How to double the revenue of your SaaS business with 1% reduction in customer churn?


“Compound interest is the eighth wonder of the world. He who understands it, earns it… he who doesn’t pays it”

Albert Einstein

Compound interest is typically understood in the context of financial products and monetary policy of the central bank. Understanding it requires thinking in exponential (where the variable is an exponent of a constant) or power-law (where exponent is constant and the base is the variable) terms. Consequently, comprehending compound interest does not come naturally to the human mind because humans tend to think in linear terms: we tend to think that if one variable increases by a unit, another variable will increase or decrease proportionally by a fixed amount. This linear thinking is intuitive and straightforward, but it fails to capture the essence of exponential growth.

Understanding compound interest involves shifting from a linear mindset to one that appreciates exponential growth. A classic example will help illustrate the point. If you take a sheet of paper and fold it 42 times, how long will it become? What are your initial thoughts? That it will become 1 inch long? Perhaps 2 or 3 inches?

Wrong. The paper will reach the moon! If you don’t believe me, look at the math. Assume a standard piece of paper is about 0.1 millimetres thick. Each time you fold the paper, its thickness doubles. This is an exponential process described by 2n, where 𝑛 is the number of folds. So the formula for calculating thickness T of the paper is T=0.1mm*2n. Plugging 42 into the formula gives us 439,805km which indeed is the distance to the moon!

The implications of compound interest are profound, especially over long periods. Small differences in interest rates can lead to significantly different outcomes. This principle is crucial not only in finance and economics, but also in the context of customer churn. Equipped with knowledge about compound interest, we can appreciate how profitable it is to ensure that the percentage of customers leaving the company should be kept as low as possible, and that any efforts aiming at reducing churn by even less than 1% can have a MASSIVE difference on the revenue generated. This is especially true if you have a software-as-a-service (SaaS) business or any business that generates monthly recurring revenue (MRR) from customer subscriptions. Understanding compound interest allows us to appreciate how even minor reductions in customer churn rates can dramatically enhance revenue.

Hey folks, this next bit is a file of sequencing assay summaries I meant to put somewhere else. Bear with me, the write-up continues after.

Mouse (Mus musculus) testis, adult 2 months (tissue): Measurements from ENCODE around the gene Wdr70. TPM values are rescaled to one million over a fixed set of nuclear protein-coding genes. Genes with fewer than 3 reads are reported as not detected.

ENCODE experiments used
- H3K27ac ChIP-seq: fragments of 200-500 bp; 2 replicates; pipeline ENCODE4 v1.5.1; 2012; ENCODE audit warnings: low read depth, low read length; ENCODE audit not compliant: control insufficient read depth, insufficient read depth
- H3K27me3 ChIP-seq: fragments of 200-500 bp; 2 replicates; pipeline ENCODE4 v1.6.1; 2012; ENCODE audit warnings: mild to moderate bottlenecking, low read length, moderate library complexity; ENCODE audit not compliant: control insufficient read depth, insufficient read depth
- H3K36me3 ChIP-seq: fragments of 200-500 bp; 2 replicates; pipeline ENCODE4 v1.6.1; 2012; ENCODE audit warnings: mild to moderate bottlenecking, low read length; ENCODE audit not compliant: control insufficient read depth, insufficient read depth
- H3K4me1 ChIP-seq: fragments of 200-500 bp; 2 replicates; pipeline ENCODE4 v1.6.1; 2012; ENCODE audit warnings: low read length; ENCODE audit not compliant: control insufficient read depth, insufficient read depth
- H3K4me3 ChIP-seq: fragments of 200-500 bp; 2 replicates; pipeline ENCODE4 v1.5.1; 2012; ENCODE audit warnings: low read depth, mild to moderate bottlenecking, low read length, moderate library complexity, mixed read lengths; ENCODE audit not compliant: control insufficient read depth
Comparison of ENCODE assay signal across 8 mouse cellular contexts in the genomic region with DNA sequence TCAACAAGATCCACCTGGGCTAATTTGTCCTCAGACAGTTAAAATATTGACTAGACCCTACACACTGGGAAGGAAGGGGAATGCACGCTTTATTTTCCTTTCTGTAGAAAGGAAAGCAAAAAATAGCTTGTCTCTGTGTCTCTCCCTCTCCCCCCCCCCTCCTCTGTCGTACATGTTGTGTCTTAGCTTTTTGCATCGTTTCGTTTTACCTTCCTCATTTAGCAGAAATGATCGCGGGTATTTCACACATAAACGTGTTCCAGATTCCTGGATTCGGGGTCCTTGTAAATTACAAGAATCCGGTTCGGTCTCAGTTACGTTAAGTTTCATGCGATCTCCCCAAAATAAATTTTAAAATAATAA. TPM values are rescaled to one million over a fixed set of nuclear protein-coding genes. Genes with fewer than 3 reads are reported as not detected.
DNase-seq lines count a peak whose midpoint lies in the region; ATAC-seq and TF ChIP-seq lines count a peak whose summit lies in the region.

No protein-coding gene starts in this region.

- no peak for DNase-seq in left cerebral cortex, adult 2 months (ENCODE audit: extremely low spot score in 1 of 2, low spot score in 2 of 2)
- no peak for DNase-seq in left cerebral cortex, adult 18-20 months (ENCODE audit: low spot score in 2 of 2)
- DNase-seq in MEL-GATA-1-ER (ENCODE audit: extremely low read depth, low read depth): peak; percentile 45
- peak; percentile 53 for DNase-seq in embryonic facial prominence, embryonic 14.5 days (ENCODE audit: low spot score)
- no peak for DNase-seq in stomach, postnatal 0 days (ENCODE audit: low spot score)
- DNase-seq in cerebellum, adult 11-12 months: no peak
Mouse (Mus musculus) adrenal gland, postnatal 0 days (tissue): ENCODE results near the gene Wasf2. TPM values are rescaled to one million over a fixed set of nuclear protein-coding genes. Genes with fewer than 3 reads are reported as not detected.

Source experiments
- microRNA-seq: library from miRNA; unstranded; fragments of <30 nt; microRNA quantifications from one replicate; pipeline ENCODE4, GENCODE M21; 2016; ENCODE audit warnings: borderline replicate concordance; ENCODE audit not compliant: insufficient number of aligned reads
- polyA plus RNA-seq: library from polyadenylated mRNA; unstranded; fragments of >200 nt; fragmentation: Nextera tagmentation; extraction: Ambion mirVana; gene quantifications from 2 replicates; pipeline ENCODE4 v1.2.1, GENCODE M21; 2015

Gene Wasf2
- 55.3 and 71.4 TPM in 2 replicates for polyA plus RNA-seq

The Impact of Churn Reduction on Revenue Growth: 1% churn reduction can increase revenue by 110%

To illustrate, consider two SaaS companies — Company A and Company B. Both of them are exactly the same. They have a base of 10,000 customers each paying $5 per month yielding $50,000 in MRR. Their monthly customer acquisition rate is also the same sitting at 6%. While initially companies A and B churn rate was 5%, company A decided to invest into a data science churn reduction project, which resulted in a seemingly modest 1% reduction in customer attrition. Seems like 1% wasn’t worth it. However, look at the substantial difference in MRR growth between company A that invested in churn reduction (black line) and company B that hasn’t (red line):

10 years after commencing the churn reduction project, company A has accumulated $12,475,583. Company B on the other has had cumulative growth standing at $5,833,477. Hence, after 10 years, 1% reduction in churn increased overall revenue by 110%! This translates to an impressive 560% return on investment for the churn reduction project, assuming an initial investment of $1,000,000. The table below summarises the statistics:

This example underscores the exponential impact of small changes over time. Just as compound interest exponentially increases investments, reducing customer churn by even a small margin can lead to dramatic increases in revenue. Businesses that don’t want to live “hand to mouth” and care about the future, will benefit the most from investment in churn reduction project. By understanding and applying the principle of compound interest, businesses can achieve remarkable long-term success.